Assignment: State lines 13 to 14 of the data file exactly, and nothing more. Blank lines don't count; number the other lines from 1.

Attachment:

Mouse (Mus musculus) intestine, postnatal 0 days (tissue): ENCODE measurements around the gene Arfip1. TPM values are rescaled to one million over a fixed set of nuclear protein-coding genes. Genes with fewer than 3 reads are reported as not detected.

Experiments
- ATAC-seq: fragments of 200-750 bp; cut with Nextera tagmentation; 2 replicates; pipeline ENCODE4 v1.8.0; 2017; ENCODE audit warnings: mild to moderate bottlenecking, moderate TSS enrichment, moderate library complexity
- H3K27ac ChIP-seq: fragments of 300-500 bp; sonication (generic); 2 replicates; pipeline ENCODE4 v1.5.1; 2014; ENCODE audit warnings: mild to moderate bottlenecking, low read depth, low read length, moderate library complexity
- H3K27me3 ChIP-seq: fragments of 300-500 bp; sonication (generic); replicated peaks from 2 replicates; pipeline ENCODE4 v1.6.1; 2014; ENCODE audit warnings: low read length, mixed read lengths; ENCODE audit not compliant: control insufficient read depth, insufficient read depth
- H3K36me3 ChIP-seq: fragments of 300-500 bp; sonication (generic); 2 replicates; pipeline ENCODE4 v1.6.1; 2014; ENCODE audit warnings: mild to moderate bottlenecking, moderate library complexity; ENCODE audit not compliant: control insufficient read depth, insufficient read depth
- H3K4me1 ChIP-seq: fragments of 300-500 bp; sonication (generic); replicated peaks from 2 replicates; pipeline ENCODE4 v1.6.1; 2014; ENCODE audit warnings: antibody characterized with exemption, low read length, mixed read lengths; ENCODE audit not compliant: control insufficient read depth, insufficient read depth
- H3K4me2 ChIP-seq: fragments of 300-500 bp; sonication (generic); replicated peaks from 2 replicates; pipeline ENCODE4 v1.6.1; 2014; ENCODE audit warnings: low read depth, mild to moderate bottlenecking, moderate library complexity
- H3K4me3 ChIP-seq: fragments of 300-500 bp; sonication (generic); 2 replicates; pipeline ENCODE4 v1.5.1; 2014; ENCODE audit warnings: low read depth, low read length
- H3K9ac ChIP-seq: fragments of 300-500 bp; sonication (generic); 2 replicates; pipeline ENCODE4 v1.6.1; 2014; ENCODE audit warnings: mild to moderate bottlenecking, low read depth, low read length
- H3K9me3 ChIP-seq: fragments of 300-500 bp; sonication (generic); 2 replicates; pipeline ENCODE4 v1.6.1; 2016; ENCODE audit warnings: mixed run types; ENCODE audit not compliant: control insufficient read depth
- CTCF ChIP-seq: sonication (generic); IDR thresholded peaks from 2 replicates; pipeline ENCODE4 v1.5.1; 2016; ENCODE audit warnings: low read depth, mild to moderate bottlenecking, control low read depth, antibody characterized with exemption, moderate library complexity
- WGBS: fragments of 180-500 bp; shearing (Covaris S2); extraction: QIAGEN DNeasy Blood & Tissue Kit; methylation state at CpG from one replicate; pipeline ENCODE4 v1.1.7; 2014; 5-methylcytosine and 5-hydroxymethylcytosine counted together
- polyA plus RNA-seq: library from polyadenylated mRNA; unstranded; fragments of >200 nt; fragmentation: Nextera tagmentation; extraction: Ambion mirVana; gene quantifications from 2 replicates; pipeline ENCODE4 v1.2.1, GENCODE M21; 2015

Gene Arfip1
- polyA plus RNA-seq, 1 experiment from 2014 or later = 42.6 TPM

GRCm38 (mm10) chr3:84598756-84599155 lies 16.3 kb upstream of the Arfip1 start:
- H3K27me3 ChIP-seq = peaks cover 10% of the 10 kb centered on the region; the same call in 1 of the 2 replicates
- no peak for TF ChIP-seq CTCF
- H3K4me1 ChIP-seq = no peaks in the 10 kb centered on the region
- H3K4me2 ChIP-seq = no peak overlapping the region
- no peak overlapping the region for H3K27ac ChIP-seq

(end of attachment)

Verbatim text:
- WGBS: fragments of 180-500 bp; shearing (Covaris S2); extraction: QIAGEN DNeasy Blood & Tissue Kit; methylation state at CpG from one replicate; pipeline ENCODE4 v1.1.7; 2014; 5-methylcytosine and 5-hydroxymethylcytosine counted together
- polyA plus RNA-seq: library from polyadenylated mRNA; unstranded; fragments of >200 nt; fragmentation: Nextera tagmentation; extraction: Ambion mirVana; gene quantifications from 2 replicates; pipeline ENCODE4 v1.2.1, GENCODE M21; 2015